BERN: Scientists Say 50,000 Spider Species Have Now Been Discovered

BERN: Scientists Say 50,000 Spider Species Have Now Been Discovered

BERN: How many spiders can you name? I got to about 15 before I ran out, just a little shy of the full variety that are now on record. On Wednesday, the Natural History Museum of Bern in Switzerland announced that 50,000 species of spiders have been discovered and listed in the museum’s World Spider Catalog.

Spider #50,000 is Guriurius minuano, a jumping spider from South America. Jumping spiders are charismatic creatures that are about as cuddly looking as spiders can get. A team of researchers described Guriurius minuano in a study published in Zootaxa last month.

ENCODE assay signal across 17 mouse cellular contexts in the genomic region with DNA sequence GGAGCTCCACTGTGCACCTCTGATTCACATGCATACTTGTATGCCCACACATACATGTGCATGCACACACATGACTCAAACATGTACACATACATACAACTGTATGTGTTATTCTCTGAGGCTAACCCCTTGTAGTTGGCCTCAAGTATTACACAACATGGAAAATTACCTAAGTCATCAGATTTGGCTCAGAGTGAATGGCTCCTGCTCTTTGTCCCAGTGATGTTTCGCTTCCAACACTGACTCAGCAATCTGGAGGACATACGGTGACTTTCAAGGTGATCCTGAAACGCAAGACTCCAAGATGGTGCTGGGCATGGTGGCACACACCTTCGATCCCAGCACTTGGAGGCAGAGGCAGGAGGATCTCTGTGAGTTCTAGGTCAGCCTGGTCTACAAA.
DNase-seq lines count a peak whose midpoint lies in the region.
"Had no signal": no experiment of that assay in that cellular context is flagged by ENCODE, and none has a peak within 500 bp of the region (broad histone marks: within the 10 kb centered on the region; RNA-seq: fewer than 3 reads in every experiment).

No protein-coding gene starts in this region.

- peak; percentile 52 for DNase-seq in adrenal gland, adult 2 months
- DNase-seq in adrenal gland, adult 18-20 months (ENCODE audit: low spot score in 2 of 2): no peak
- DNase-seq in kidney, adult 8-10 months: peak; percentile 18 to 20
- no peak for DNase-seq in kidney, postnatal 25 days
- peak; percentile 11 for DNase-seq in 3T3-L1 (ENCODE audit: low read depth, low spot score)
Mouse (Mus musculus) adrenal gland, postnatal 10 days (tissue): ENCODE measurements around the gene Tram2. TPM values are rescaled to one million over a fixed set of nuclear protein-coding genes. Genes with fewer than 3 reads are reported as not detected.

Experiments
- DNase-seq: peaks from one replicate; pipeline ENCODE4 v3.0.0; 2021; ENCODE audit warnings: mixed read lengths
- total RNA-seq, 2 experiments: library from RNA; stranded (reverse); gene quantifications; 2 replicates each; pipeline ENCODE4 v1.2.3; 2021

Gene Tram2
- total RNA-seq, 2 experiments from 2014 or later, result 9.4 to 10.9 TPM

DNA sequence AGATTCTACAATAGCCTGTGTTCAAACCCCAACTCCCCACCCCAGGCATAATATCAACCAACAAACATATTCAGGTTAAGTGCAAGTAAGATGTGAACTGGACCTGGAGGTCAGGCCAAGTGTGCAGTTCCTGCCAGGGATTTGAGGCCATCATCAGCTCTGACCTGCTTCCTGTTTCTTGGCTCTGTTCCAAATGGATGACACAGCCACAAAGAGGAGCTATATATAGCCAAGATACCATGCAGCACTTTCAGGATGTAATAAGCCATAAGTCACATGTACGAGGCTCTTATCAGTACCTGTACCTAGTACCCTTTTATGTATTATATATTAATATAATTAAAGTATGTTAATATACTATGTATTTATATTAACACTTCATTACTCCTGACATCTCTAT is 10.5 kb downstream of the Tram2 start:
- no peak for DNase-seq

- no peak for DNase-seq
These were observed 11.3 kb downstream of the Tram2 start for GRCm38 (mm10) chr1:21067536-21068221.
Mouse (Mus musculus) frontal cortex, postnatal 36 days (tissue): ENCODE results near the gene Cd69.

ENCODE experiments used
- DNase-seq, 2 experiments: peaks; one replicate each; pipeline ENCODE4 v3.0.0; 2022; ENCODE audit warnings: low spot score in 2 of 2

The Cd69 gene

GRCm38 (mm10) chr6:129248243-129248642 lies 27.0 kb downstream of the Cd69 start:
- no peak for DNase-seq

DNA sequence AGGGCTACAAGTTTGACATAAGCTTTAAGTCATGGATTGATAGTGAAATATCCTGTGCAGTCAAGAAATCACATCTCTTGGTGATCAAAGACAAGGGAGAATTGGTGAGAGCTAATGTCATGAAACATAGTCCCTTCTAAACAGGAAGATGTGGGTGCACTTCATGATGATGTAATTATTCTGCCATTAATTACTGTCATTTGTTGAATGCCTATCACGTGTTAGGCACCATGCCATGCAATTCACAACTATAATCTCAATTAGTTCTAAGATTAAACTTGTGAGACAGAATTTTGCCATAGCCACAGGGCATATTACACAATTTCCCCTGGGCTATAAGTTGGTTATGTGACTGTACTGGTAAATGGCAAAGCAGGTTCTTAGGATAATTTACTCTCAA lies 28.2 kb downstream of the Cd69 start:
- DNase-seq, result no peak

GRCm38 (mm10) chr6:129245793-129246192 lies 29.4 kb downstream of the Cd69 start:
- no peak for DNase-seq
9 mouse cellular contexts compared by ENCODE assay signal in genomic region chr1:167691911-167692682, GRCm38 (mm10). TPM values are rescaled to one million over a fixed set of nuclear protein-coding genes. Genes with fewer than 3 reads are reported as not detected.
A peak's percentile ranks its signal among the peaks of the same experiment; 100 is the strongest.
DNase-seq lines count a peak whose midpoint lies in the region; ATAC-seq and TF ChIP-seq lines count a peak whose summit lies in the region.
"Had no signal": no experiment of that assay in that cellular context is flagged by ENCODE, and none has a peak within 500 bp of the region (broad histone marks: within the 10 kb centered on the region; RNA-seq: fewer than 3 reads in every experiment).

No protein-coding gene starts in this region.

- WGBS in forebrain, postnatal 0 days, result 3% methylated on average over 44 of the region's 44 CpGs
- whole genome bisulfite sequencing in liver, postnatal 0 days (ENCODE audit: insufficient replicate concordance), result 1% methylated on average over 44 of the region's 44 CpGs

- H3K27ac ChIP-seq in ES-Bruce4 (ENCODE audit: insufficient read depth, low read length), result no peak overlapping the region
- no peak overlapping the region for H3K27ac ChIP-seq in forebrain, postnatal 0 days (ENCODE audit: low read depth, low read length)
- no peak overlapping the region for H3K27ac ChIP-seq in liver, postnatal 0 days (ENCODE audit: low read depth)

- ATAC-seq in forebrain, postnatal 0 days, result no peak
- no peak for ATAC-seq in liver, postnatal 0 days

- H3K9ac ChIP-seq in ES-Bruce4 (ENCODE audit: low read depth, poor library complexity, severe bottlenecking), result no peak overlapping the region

We know about a lot of spiders, but there are likely an equal number of unknown ones running, crawling, jumping and climbing around the world. “We estimate that there are still approximately 50,000 more spider species out there to discover,” said the World Spider Catalog publishers.   

The museum traces the first scientifically described spider to 1757. It may have taken 265 years to get this far, but new species are turning up at a fast clip. The museum thinks it will only take about 100 years to sort out the as-yet-unknown spiders of the world. 

A lot of humans are uncomfortable with or downright afraid of spiders, but spiders are bros. They’re great at pest control. The museum calls them “the most important predators in Earth’s terrestrial habitats” and “the most important regulators of insect populations.” Here’s to another 50,000 spider species.

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